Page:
On the other hand, when light transmitted through a lower transparent glass substrate SUB1 on which thin-film transistors TFT are formed falls in a region outside the gate line GL, carriers. i.e., electrons or holes, generated in the vicinity of the source electrode SD1 move to the drain electrode SD2 by an electric field applied to the source electrode SD1 and the drain electrode SD2 (data line DL), increasing leakage current in the thin-film transistor TFT. Consequently, the charge accumulated in the liquid crystal capacitor is discharged to reduce the contrast of the picture. When leakage current is increased by such a mechanism, current flows along current paths IH1 and IH2 in a pattern shown in FIG. 47, and flows along current paths IH3 and IH4 in a pattern shown in FIG. 48. Since the current path IH3 is longer than the current path IH1, a recombination current increases accordingly and, consequently, the age current caused by light is reduced. Whereas the current paths IH1 and IH2 between the portion of the i-type semiconductor layer AS extending beyond the gate line, and the drain electrode are straight and do not cross the source electrode SD1 at all in the pattern shown in FIG. 47, the current path IH3 in the pattern shown in FIG. 48 is staggered. The pattern shown in FIG. 48 is the same as the construction of the first embodiment of the present invention shown in FIG. 1.

In a construction shown in FIG. 49, both current paths IH3 and IH4 are staggered and comparatively long, so that leakage current is reduced and the contrast of the picture is improved.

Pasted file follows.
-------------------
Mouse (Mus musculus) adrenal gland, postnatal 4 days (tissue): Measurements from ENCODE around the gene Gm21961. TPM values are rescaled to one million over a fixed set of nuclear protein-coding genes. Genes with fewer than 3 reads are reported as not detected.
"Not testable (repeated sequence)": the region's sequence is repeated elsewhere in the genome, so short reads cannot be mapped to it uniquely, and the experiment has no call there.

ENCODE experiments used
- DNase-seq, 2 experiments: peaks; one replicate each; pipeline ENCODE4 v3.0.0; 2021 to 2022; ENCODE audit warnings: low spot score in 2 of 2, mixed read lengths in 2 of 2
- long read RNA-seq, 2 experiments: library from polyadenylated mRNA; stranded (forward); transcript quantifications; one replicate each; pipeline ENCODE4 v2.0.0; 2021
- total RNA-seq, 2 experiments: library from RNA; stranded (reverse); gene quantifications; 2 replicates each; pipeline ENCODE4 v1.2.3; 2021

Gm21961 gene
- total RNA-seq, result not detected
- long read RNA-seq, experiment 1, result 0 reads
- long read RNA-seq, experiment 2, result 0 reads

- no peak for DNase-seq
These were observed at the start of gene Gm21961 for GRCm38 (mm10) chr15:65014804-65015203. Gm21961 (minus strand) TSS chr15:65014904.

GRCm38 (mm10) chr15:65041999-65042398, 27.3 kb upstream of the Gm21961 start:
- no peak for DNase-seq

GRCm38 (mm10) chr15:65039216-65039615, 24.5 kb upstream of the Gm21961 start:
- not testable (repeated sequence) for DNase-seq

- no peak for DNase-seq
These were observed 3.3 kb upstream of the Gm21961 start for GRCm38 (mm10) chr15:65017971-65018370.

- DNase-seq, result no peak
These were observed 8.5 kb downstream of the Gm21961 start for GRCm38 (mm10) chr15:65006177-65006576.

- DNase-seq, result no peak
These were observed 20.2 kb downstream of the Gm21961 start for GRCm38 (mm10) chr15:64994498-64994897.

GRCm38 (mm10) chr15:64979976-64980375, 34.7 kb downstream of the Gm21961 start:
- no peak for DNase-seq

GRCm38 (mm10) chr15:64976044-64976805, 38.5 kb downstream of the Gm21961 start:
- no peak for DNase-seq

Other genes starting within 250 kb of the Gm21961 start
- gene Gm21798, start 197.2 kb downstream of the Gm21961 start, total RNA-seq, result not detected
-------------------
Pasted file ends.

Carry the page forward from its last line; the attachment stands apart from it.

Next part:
However, in the construction shown in FIG. 49, a straight current path IH5 extends from a portion of the i-type semiconductor layer AS, not overlapping the gate line GL in the vicinity of the drain electrode SD2 to the source electrode SD1 without crossing the drain electrode SD2. A construction shown in FIG. 50 is formed taking into consideration the current path IH5 to further reduce leakage current. In FIG. 50, any current path corresponding to the current path IH5 is formed in the vicinity of the drain electrode SD2 in which the gate line does not extend, and a current path IH6 is formed, whereby the resistance is high, the leakage current is small and hence the contrast of pictures is very high.

Thus, in this embodiment, a staggered area is formed between the edge of a planar pattern of a semiconductor layer forming the thin-film transistor TFT and the edge of a planar pattern of the source electrode or the drain electrode to reduce leakage current.

The present invention provides a liquid crystal display capable of being manufactured at a high yield and at a low manufacturing cost of displaying pictures in a high picture quality, and a method of fabricating such a liquid crystal display.

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Classifications
U.S. Classification349/42, 349/138, 349/139
International ClassificationH01L21/84, H01L29/786, G02F1/136, H01L29/78, H01L21/336, G02F1/1368, H01L21/77
Cooperative ClassificationG02F1/136286, H01L27/1214, G02F1/1368
European ClassificationH01L27/12T, G02F1/1368